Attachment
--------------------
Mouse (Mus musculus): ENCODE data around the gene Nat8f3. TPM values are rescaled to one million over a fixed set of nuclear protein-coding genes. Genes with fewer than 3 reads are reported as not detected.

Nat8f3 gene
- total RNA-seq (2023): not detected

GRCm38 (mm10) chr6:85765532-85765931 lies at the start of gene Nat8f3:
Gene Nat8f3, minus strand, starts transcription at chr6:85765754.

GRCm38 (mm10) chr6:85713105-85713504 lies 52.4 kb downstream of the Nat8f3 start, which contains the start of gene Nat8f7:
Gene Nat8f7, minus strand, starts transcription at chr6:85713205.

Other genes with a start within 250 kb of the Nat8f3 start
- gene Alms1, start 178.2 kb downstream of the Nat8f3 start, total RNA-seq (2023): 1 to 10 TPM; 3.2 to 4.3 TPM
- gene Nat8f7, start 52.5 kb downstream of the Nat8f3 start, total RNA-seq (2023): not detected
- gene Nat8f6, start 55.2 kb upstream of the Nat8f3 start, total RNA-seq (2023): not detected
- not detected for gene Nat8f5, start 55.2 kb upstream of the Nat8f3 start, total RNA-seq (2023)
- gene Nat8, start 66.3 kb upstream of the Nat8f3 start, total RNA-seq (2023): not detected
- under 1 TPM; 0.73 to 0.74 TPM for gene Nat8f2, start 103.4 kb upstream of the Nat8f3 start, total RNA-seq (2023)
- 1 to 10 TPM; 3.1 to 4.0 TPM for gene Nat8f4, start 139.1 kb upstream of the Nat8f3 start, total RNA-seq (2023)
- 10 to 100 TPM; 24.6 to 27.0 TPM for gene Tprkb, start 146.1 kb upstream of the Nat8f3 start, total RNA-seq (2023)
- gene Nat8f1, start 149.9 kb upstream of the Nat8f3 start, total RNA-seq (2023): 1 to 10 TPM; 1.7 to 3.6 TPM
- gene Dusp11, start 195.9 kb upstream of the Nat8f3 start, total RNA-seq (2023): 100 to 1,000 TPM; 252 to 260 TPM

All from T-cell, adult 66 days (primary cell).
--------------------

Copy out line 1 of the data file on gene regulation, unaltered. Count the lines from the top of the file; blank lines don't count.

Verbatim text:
Mouse (Mus musculus): ENCODE data around the gene Nat8f3. TPM values are rescaled to one million over a fixed set of nuclear protein-coding genes. Genes with fewer than 3 reads are reported as not detected.